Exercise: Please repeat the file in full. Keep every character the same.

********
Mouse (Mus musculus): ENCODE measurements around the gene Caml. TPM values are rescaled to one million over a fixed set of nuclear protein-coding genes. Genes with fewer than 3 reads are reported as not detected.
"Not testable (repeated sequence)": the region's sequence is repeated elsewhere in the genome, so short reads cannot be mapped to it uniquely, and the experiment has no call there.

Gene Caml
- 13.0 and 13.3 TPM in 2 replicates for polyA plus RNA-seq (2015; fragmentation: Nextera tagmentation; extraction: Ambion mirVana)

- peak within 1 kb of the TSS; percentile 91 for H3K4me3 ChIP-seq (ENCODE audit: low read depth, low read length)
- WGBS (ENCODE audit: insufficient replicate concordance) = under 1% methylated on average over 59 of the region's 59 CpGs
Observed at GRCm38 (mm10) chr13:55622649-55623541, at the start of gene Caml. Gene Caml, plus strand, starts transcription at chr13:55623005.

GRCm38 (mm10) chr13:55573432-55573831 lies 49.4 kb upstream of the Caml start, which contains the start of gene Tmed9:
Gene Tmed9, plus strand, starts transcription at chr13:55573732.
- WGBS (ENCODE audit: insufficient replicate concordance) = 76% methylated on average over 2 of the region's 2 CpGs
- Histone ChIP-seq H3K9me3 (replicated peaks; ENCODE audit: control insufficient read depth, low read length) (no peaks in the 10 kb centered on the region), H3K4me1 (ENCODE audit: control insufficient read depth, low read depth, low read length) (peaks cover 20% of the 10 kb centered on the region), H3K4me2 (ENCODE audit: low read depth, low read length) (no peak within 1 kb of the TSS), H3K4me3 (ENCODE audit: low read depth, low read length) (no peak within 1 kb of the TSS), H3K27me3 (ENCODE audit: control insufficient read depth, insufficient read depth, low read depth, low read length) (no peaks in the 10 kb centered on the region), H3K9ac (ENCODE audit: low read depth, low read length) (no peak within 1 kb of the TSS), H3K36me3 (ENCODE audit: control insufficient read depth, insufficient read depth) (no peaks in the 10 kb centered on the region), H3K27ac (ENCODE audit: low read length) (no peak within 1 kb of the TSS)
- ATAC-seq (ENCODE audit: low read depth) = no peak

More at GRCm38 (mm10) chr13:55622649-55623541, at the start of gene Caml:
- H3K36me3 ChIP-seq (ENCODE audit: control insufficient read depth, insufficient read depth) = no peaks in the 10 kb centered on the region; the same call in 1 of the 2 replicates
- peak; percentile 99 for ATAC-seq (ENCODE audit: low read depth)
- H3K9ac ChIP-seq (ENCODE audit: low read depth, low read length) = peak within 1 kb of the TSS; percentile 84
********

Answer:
Mouse (Mus musculus): ENCODE measurements around the gene Caml. TPM values are rescaled to one million over a fixed set of nuclear protein-coding genes. Genes with fewer than 3 reads are reported as not detected.
"Not testable (repeated sequence)": the region's sequence is repeated elsewhere in the genome, so short reads cannot be mapped to it uniquely, and the experiment has no call there.

Gene Caml
- 13.0 and 13.3 TPM in 2 replicates for polyA plus RNA-seq (2015; fragmentation: Nextera tagmentation; extraction: Ambion mirVana)

- peak within 1 kb of the TSS; percentile 91 for H3K4me3 ChIP-seq (ENCODE audit: low read depth, low read length)
- WGBS (ENCODE audit: insufficient replicate concordance) = under 1% methylated on average over 59 of the region's 59 CpGs
Observed at GRCm38 (mm10) chr13:55622649-55623541, at the start of gene Caml. Gene Caml, plus strand, starts transcription at chr13:55623005.

GRCm38 (mm10) chr13:55573432-55573831 lies 49.4 kb upstream of the Caml start, which contains the start of gene Tmed9:
Gene Tmed9, plus strand, starts transcription at chr13:55573732.
- WGBS (ENCODE audit: insufficient replicate concordance) = 76% methylated on average over 2 of the region's 2 CpGs
- Histone ChIP-seq H3K9me3 (replicated peaks; ENCODE audit: control insufficient read depth, low read length) (no peaks in the 10 kb centered on the region), H3K4me1 (ENCODE audit: control insufficient read depth, low read depth, low read length) (peaks cover 20% of the 10 kb centered on the region), H3K4me2 (ENCODE audit: low read depth, low read length) (no peak within 1 kb of the TSS), H3K4me3 (ENCODE audit: low read depth, low read length) (no peak within 1 kb of the TSS), H3K27me3 (ENCODE audit: control insufficient read depth, insufficient read depth, low read depth, low read length) (no peaks in the 10 kb centered on the region), H3K9ac (ENCODE audit: low read depth, low read length) (no peak within 1 kb of the TSS), H3K36me3 (ENCODE audit: control insufficient read depth, insufficient read depth) (no peaks in the 10 kb centered on the region), H3K27ac (ENCODE audit: low read length) (no peak within 1 kb of the TSS)
- ATAC-seq (ENCODE audit: low read depth) = no peak

More at GRCm38 (mm10) chr13:55622649-55623541, at the start of gene Caml:
- H3K36me3 ChIP-seq (ENCODE audit: control insufficient read depth, insufficient read depth) = no peaks in the 10 kb centered on the region; the same call in 1 of the 2 replicates
- peak; percentile 99 for ATAC-seq (ENCODE audit: low read depth)
- H3K9ac ChIP-seq (ENCODE audit: low read depth, low read length) = peak within 1 kb of the TSS; percentile 84